If you find yourself in need of a lift in Halifax, your choices are to call a friend, take public transit, or a hail a cab; but, there could be more options in the future.

A survey recently launched by the city is looking at issues in the taxi industry and whether ride-share programs should be given a chance.

It has sparked an Uber debate about just how welcome the service would be in our region.

The concept of Uber was born a decade ago -- a length of time that seems particularly striking in the Maritimes, because we still don't have it, and if the taxi industry gets its way, we never will.

On a blustery September day, outside a popular tourist destination on the Halifax waterfront, Julia Bronstad and Judy Brewer explore the city for the first time.

Their journey from Dallas began with an Uber ride to the airport.

“It was fine,” said Bronstad. “We asked him to be there at a certain time, and they were on time, and at a reasonable rate also.”

It's an industry that's thrived in our connected world.

Uber was born in Paris in December of 2008 when two tech-savvy young entrepreneurs expressed frustration about not being able to get a cab.

Three months later, they'd developed the app, and by July of 2009, the first rider booked a trip with a driver in San Francisco who was looking to pick up some extra cash.

Eight years later, the company says it has facilitated 10 billion trips in 21 countries.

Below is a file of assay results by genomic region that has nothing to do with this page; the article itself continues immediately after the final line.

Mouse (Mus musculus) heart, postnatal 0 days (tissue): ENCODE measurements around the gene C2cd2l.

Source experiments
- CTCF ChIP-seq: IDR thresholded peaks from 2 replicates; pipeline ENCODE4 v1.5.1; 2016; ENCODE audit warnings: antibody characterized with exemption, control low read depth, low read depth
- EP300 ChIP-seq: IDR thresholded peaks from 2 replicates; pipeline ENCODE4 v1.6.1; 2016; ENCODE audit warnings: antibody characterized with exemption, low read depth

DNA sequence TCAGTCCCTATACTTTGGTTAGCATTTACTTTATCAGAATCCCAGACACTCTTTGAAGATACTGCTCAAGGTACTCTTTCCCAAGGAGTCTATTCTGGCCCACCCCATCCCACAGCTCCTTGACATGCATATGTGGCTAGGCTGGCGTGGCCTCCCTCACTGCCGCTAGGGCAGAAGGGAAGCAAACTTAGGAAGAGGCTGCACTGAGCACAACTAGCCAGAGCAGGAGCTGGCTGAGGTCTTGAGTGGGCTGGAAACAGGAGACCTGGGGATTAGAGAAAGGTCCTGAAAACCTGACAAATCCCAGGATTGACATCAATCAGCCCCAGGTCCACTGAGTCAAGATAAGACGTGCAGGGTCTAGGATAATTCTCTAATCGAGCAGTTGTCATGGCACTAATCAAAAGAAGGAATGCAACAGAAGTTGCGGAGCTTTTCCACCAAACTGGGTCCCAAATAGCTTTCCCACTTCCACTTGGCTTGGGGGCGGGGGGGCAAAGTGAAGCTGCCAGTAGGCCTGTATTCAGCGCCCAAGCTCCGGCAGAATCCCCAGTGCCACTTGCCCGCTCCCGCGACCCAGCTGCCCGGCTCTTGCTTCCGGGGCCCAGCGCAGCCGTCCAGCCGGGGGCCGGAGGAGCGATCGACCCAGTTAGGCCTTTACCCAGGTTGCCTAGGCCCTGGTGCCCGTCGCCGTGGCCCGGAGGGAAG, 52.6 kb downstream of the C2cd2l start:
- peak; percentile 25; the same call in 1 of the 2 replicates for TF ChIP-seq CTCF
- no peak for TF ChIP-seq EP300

Already established in other markets in Canada, Uber now seems to have its sights set on the Maritimes.

The company's food delivery service is already available and Uber is encouraging its users to take part in a survey Halifax is conducting on the future of the taxi industry.

People in that business are well aware.

“We're not protected,” said Dave Buffett, the president of the Halifax Taxi Association. “Uber does not ask municipalities, provinces or the federal government, ‘can we operate in your zone?’”

After a lifetime in the taxi business, Buffett thought he’d seen it all, but the rise of ride-sharing services has been on the radar for a few years now.

He notes cabbies already pay heavy tax and insurance for the right to carry passengers, and they've upped their game and banded together in recent years.

“Ultimately, we're competing against each other - this company against that company - but we have to start working together,” Buffett said. “So, if one company takes a passenger north, and the other brings him south, as long as we're keeping it in the industry.”

Crissy McDow, who started the Lady Drive Her shuttle service to the Halifax airport, is also opposed to Uber.

“The taxi and limousine industry does not want to see Uber here,” she said. “We could take care of the city. All you have to do is what I asked for at city hall. I asked you to remove the zone so we could move freely about.”

Brewer says there were complaints from taxi drivers in Dallas, but the service took off anyway, and the fact that it's not available here is a bit of a surprise to the visitors from Dallas.

“I thought it was everywhere,” said Brewer. “If you didn't have Uber, you had Lyft.”

Uber continues to expand by leaps and bounds. The company is now offering apps to connect users to car and scooter rentals, transit tickets, and of course delivery of food and other items.

The company says it's all a movement toward your phone actually replacing your car.

Buffet points out Uber drivers really have nothing to lose in all of this: it's a part-time gig for most of them, anyway.

That online survey in Halifax runs until Oct. 11 and officials say they'll study the results as part of a review of the taxi industry around here, and it may or may not result in some changes.

With files from CTV Atlantic’s Bruce Frisko.